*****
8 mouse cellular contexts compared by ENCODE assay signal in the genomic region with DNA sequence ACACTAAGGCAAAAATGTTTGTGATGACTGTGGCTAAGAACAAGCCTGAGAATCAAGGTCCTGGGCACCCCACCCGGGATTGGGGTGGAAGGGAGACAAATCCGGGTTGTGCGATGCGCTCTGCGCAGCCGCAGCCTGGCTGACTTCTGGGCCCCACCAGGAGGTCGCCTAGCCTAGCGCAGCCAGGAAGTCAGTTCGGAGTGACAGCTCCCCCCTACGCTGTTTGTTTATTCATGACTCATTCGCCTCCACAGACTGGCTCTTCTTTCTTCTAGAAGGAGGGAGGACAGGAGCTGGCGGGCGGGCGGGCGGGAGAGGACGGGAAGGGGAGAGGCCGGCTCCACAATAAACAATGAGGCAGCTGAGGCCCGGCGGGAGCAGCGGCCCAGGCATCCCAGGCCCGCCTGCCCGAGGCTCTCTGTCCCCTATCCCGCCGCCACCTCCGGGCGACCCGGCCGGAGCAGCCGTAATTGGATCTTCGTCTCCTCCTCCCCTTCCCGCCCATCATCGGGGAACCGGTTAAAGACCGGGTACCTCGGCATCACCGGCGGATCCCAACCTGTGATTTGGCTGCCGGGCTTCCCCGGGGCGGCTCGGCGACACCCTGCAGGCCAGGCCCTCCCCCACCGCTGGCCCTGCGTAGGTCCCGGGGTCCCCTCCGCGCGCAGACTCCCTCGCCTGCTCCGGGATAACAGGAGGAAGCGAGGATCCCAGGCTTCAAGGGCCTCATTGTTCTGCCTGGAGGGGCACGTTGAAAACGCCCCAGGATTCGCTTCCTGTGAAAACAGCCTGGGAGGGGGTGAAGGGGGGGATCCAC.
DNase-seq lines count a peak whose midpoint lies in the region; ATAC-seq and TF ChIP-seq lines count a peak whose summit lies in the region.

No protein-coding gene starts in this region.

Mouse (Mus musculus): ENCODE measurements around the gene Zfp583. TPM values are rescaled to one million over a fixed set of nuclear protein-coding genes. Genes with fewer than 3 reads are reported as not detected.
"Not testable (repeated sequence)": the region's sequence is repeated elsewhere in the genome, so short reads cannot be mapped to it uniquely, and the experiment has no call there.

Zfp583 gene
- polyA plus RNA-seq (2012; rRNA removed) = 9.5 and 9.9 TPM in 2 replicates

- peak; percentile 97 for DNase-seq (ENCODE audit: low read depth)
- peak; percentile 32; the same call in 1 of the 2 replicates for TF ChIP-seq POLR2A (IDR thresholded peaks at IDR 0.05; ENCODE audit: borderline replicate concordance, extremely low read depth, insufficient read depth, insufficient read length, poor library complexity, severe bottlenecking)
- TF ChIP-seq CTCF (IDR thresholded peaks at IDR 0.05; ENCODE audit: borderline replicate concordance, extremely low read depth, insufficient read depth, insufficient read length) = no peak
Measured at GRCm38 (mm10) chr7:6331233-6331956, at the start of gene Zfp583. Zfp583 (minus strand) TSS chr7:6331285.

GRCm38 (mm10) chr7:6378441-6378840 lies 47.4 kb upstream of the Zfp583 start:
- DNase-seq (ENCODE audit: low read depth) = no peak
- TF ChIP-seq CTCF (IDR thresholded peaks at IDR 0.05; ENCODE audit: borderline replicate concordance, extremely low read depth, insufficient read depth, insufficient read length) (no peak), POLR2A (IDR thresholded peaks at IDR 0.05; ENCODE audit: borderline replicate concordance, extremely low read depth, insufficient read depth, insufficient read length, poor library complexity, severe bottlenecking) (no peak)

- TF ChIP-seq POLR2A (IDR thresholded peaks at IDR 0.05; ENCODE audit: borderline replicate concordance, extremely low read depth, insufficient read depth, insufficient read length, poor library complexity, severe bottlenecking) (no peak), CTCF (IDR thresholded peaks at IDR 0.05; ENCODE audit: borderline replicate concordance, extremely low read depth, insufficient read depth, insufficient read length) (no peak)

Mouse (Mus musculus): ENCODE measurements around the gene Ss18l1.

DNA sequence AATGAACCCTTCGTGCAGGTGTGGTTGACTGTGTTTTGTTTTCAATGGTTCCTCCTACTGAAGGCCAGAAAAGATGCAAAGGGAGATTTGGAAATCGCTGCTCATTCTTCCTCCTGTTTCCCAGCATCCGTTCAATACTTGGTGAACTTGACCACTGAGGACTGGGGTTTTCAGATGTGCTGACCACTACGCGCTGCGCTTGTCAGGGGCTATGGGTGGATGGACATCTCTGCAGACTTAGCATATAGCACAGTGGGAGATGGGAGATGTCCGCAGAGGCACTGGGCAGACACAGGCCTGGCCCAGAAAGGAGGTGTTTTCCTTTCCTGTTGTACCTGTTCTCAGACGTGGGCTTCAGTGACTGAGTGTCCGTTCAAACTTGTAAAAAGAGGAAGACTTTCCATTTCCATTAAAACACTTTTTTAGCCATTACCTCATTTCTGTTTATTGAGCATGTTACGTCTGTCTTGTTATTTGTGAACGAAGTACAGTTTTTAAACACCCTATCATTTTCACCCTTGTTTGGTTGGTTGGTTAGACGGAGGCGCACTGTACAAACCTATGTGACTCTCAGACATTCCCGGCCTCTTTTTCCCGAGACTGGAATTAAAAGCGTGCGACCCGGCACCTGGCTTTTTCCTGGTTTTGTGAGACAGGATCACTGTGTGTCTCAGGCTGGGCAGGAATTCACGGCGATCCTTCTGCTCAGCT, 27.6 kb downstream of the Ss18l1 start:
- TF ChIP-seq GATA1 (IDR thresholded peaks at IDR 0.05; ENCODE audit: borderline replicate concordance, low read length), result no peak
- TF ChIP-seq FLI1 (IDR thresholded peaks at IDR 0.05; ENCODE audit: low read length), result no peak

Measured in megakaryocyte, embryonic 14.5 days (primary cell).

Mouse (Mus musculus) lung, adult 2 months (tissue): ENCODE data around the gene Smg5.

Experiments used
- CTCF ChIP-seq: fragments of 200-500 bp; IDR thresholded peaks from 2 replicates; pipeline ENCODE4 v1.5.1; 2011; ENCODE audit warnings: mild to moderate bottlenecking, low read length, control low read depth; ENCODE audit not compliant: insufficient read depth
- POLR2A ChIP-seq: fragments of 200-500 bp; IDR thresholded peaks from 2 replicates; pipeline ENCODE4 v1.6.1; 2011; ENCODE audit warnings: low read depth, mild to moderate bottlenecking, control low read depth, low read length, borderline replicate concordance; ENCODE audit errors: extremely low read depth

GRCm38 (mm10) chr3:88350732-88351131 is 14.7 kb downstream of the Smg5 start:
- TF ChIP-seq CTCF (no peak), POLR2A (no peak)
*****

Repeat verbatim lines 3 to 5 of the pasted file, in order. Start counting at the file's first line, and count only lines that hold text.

No protein-coding gene starts in this region.

Mouse (Mus musculus): ENCODE measurements around the gene Zfp583. TPM values are rescaled to one million over a fixed set of nuclear protein-coding genes. Genes with fewer than 3 reads are reported as not detected.
"Not testable (repeated sequence)": the region's sequence is repeated elsewhere in the genome, so short reads cannot be mapped to it uniquely, and the experiment has no call there.